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Any songbook publishers here? Need help

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Pinetop Slim 10 Feb 01 - 04:47 PM
katlaughing 11 Feb 01 - 01:15 AM
George Seto - af221@chebucto.ns.ca 11 Feb 01 - 07:45 AM
Pinetop Slim 11 Feb 01 - 03:31 PM
katlaughing 11 Feb 01 - 05:44 PM
McGrath of Harlow 11 Feb 01 - 06:20 PM
Bob Bolton 11 Feb 01 - 09:45 PM
McGrath of Harlow 12 Feb 01 - 08:03 PM
Bob Bolton 12 Feb 01 - 09:23 PM
Bob Bolton 12 Feb 01 - 09:23 PM
George Seto - af221@chebucto.ns.ca 13 Feb 01 - 12:06 AM
Lin in Kansas 13 Feb 01 - 06:14 AM
Anglo 13 Feb 01 - 09:53 AM
Pinetop Slim 13 Feb 01 - 10:45 AM
McGrath of Harlow 13 Feb 01 - 02:28 PM
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Subject: Any songbook publishers here? Need help
From: Pinetop Slim
Date: 10 Feb 01 - 04:47 PM

I need to put together a pocket songbook in a 3-and-three-quarter-inch by 6-and-three-quarter-inch format and wondered if anybody has experience with a project of this type. There's a lot of nifty software available, but nothing I've sampled so far allows me to manipulate the type as much as I'd like.
The goal is a book in keeping with with the tradition of "For All the Songs,""Come Let Us Sing" and others put together -- or inspired -- by the Council of Southern Mountain Workers.


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Subject: RE: Any songbook publishers here? Need help
From: katlaughing
Date: 11 Feb 01 - 01:15 AM

Slim, take a look at the thread on preserving an old fiddler's/composer's works...it's a recent one, should show up if you refresh the threads with the date set for a couple of days. There wasn't anything specific as far as size goes, but a lot of experience and maybe someone you could PM for more info.

kat


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Subject: RE: Any songbook publishers here? Need help
From: George Seto - af221@chebucto.ns.ca
Date: 11 Feb 01 - 07:45 AM

I love Microsoft Word, but it can't do that.

For that sort of thing, Word Perfect seems ideal.

You do it up on a Landscape Page (Sideways) and sub-divide it. Once you're finished inputting all the text and formatting of it, including a cover page/illustration, you can print it as a booklet.

WordPerfect then takes care of all the positioning to get it to print so you have the COVER and the last page together, with the first page and the second-to-last page on the next page, etc. Note, you must have the pages (including cover and last page/back cover, totalling a multiple of four. Note, you can print just the odds and then re-insert the paper to print on the back-side of the paper.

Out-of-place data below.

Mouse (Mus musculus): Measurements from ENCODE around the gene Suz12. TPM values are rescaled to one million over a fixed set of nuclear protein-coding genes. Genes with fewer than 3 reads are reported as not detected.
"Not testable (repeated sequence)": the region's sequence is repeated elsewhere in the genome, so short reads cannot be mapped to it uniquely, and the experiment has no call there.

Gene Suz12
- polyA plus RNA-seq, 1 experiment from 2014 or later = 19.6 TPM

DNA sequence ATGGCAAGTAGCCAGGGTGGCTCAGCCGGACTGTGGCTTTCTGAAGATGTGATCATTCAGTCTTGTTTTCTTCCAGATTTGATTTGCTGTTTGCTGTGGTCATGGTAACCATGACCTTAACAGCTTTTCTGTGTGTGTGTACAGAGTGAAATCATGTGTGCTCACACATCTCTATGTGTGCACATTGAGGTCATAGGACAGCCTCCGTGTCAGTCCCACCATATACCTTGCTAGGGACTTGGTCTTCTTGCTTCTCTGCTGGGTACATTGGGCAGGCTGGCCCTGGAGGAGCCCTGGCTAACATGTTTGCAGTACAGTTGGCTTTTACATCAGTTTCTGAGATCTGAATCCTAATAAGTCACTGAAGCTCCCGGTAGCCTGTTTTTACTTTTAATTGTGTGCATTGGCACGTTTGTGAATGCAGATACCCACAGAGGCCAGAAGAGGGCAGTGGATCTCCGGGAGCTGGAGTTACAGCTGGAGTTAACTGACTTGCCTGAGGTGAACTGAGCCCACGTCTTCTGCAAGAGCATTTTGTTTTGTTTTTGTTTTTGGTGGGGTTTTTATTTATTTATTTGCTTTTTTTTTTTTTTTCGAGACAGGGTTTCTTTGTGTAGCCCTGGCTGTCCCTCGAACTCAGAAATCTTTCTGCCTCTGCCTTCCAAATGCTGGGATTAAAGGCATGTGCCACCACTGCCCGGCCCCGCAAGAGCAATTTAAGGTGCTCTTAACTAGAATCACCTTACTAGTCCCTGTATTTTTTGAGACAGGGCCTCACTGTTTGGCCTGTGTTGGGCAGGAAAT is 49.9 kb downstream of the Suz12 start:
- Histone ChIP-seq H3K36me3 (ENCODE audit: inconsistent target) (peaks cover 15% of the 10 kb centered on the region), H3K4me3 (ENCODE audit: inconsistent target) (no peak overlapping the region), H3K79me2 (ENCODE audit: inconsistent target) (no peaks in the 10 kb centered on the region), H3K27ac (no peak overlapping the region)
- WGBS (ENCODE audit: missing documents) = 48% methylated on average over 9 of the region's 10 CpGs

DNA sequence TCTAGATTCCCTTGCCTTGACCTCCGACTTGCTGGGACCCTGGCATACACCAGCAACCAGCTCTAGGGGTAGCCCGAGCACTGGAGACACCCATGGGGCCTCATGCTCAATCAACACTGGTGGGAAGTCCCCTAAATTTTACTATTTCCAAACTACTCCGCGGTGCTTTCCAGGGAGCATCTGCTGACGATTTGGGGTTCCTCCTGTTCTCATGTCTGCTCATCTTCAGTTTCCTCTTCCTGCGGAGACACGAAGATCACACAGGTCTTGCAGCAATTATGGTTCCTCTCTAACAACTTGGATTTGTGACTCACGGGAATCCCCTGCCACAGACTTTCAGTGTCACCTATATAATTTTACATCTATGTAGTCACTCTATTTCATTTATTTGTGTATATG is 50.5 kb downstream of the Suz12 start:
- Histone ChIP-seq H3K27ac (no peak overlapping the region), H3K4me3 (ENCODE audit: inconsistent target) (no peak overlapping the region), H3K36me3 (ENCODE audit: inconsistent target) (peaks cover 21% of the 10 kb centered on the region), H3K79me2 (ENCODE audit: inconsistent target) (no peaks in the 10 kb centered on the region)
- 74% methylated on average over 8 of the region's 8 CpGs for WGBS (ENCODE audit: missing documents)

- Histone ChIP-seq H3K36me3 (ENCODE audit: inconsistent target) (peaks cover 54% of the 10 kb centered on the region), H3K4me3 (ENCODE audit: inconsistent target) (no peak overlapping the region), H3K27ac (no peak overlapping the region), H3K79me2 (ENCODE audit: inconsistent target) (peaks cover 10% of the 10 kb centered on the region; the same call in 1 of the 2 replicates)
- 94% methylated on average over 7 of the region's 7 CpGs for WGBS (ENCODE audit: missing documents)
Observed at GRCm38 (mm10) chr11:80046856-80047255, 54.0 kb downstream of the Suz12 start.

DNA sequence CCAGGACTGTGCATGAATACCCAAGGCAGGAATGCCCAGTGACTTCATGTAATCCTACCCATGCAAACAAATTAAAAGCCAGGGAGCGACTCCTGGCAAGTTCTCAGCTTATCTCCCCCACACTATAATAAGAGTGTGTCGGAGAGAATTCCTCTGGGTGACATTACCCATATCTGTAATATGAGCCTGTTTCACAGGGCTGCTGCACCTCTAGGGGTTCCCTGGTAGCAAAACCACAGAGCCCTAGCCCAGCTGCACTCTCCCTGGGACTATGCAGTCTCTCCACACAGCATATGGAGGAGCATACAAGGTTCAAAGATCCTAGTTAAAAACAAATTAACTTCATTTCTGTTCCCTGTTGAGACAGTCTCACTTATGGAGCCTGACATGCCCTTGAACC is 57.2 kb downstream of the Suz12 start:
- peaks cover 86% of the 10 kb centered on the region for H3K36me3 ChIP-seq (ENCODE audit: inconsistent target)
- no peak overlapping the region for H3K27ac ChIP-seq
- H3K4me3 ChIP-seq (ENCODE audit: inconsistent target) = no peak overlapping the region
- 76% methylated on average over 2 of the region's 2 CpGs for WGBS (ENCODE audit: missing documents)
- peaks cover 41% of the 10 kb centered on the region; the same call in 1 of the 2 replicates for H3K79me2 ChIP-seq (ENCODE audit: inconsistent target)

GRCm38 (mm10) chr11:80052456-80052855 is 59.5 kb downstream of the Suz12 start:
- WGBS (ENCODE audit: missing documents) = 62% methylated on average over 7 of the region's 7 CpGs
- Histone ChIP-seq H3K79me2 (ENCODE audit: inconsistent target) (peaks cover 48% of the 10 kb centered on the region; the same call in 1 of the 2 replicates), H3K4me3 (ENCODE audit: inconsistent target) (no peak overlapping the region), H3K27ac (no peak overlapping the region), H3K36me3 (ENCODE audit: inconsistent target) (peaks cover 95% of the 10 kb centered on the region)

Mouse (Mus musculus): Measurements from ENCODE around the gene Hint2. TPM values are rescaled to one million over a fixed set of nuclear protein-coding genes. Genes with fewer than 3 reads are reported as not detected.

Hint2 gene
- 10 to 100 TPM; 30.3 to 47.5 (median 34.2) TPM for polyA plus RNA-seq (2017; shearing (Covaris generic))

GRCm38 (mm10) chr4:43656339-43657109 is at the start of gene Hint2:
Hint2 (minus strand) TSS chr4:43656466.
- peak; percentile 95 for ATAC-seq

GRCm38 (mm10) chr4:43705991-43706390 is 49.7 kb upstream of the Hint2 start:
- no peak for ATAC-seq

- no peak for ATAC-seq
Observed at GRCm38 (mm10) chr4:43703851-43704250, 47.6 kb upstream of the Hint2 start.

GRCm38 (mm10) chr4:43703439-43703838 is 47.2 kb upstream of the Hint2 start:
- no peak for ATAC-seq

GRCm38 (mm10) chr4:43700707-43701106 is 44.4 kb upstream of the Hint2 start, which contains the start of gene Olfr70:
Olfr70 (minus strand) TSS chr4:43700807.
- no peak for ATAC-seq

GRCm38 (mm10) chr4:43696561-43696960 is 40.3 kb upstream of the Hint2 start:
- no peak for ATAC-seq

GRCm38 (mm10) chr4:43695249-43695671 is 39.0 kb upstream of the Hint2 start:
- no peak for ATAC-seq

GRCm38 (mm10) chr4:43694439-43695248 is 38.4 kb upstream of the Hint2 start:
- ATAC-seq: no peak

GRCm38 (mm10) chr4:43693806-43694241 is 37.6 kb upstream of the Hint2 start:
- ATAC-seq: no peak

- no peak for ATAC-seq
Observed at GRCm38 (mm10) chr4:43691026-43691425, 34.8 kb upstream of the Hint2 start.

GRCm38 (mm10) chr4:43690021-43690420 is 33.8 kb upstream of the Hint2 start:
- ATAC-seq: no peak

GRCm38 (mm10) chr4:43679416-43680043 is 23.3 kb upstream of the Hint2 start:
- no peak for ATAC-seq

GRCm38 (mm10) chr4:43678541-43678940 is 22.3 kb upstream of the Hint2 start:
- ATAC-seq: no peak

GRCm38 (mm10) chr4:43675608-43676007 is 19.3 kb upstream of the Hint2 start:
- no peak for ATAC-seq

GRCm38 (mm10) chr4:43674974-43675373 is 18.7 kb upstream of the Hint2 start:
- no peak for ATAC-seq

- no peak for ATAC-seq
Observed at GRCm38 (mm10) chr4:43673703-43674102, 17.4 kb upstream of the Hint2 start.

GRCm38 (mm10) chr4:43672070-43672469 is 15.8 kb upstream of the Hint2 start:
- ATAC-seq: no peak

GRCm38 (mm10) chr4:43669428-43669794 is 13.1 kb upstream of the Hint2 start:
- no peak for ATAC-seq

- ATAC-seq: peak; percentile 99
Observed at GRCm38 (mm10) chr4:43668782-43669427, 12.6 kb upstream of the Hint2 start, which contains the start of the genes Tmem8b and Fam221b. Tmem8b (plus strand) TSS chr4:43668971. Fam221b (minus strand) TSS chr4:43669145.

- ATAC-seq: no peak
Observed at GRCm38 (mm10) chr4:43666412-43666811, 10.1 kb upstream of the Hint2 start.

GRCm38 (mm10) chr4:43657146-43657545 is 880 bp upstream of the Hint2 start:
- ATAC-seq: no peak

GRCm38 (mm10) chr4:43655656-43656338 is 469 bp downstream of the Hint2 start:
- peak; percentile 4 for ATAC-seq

It REALLY works well.

I've used it for printing a 122 page Carol and Christmas Song book (for church)among others.

It does the same in both Windows AND Linux versions. Everything is in different spots, but it works the same.


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Subject: RE: Any songbook publishers here? Need help
From: Pinetop Slim
Date: 11 Feb 01 - 03:31 PM

Sounds like good advice. Thanks very much.


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Subject: RE: Any songbook publishers here? Need help
From: katlaughing
Date: 11 Feb 01 - 05:44 PM

George, did I miss something obvious in Word Perfect?

I tried to put together a booklet that way, typed in all of my info, formatted it, etc., chose landscape, chose two-sided print book option, and printed. When I went to assemble, the pages were printed exactly in the order I'd typed, which made them all out of whack.

Thanks,

kat


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Subject: RE: Any songbook publishers here? Need help
From: McGrath of Harlow
Date: 11 Feb 01 - 06:20 PM

I put little song books of stuff I've written together from time to time, about 30 pages.

I've found it best to combine computers and paste-ups.